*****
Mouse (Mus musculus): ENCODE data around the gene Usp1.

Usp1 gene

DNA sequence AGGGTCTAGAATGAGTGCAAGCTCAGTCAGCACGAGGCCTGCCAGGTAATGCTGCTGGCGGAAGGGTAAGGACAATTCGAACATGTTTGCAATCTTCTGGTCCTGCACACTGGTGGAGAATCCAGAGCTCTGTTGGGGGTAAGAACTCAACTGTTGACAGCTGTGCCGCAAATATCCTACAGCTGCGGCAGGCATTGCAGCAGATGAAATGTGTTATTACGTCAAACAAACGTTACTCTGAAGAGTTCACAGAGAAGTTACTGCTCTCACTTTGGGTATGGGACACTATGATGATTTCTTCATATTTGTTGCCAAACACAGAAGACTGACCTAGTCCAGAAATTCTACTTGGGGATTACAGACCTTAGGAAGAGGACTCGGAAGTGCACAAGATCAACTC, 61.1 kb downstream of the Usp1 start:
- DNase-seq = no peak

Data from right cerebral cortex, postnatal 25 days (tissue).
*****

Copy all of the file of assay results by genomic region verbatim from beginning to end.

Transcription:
Mouse (Mus musculus): ENCODE data around the gene Usp1.

Usp1 gene

DNA sequence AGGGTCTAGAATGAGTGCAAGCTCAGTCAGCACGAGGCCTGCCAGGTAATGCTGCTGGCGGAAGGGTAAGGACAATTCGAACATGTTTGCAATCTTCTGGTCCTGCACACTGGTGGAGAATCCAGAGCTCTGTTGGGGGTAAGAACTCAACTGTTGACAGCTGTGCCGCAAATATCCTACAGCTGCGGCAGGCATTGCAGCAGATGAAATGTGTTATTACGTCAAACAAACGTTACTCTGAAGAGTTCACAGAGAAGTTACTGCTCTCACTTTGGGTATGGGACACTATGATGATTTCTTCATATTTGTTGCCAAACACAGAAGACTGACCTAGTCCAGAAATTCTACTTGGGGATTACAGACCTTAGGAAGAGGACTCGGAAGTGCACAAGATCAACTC, 61.1 kb downstream of the Usp1 start:
- DNase-seq = no peak

Data from right cerebral cortex, postnatal 25 days (tissue).